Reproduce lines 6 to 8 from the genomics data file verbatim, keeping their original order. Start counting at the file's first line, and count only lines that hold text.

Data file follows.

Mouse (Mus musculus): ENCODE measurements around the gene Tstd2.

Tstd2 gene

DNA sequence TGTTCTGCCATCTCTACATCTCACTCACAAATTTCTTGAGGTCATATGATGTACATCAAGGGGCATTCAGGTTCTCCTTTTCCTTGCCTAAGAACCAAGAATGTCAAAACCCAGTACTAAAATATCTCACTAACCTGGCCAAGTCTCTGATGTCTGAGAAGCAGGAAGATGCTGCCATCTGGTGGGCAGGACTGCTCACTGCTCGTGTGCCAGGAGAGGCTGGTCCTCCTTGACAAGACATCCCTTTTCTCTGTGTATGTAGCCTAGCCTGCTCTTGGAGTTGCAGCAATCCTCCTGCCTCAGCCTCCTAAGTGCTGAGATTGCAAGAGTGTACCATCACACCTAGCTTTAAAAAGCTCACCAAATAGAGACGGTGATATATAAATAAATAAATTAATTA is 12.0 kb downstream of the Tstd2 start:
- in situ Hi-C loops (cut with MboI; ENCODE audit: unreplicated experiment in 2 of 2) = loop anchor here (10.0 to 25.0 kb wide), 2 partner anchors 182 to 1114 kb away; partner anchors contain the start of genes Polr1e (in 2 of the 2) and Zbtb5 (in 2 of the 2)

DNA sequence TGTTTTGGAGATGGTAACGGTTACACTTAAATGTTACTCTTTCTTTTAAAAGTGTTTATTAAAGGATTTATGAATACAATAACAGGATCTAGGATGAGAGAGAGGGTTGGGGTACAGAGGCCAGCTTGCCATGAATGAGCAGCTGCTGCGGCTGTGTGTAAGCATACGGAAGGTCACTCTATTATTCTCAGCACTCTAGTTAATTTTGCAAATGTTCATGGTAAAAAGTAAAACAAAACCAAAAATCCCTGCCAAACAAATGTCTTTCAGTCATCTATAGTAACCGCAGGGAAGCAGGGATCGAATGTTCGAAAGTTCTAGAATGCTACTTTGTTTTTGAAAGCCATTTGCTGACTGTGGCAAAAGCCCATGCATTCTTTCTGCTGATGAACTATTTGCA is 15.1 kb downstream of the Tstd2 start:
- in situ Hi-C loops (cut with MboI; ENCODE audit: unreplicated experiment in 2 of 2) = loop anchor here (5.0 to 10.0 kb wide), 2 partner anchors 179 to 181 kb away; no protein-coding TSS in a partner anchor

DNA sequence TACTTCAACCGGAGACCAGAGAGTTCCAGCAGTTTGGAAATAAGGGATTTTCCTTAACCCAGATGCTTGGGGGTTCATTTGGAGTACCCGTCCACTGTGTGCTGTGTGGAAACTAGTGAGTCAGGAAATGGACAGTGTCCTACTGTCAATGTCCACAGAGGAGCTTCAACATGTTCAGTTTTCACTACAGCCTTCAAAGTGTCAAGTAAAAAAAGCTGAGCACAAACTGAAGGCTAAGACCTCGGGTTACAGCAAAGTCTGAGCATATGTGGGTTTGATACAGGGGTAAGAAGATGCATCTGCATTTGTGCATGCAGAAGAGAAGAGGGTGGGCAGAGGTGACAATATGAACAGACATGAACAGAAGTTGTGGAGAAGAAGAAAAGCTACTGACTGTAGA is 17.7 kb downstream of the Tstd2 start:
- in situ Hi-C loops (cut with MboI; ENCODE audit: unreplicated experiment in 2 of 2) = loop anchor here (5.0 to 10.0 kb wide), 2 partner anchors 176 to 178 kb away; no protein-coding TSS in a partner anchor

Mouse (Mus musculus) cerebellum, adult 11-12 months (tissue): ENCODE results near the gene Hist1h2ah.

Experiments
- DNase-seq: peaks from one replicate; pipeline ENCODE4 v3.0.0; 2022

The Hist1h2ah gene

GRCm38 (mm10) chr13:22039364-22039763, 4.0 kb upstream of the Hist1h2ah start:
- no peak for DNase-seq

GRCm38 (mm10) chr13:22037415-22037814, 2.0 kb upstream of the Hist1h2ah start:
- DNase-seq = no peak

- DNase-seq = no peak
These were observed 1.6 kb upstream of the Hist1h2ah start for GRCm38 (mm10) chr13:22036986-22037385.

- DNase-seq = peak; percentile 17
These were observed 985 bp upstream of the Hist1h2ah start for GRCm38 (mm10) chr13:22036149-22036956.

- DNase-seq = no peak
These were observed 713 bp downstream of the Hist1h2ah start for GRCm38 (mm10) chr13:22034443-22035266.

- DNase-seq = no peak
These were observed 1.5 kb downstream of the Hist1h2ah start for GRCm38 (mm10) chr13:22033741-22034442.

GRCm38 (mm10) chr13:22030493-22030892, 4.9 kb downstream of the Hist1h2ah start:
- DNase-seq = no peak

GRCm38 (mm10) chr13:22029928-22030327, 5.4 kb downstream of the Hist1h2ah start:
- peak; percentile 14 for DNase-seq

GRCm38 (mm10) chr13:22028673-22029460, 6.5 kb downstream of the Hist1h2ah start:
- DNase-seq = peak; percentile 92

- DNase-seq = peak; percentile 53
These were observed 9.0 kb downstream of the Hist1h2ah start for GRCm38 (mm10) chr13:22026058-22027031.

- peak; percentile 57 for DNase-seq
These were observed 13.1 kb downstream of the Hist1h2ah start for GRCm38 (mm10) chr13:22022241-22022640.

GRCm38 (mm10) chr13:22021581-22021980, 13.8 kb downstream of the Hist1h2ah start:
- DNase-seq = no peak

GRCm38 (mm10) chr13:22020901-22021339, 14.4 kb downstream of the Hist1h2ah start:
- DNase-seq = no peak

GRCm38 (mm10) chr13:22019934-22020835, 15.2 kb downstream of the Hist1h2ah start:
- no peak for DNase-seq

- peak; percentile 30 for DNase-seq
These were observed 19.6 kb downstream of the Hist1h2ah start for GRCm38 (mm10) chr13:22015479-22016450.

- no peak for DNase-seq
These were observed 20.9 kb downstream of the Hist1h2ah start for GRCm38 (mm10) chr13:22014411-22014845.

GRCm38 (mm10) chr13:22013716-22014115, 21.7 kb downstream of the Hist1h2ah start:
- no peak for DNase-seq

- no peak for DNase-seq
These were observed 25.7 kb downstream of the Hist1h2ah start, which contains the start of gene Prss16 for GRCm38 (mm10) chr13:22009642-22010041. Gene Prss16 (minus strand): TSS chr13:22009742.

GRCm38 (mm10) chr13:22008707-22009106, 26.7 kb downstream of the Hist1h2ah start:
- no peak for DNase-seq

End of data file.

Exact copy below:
- in situ Hi-C loops (cut with MboI; ENCODE audit: unreplicated experiment in 2 of 2) = loop anchor here (5.0 to 10.0 kb wide), 2 partner anchors 179 to 181 kb away; no protein-coding TSS in a partner anchor

DNA sequence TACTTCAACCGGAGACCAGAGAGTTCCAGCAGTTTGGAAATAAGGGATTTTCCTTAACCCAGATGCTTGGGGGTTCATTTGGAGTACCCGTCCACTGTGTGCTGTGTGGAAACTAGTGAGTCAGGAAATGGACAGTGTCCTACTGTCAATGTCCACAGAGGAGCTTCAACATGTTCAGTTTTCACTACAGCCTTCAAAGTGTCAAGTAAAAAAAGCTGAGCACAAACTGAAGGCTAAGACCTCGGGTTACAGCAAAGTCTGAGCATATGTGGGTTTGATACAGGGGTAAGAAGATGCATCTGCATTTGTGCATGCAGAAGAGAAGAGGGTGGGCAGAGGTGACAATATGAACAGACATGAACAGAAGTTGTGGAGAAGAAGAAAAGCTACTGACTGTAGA is 17.7 kb downstream of the Tstd2 start:
- in situ Hi-C loops (cut with MboI; ENCODE audit: unreplicated experiment in 2 of 2) = loop anchor here (5.0 to 10.0 kb wide), 2 partner anchors 176 to 178 kb away; no protein-coding TSS in a partner anchor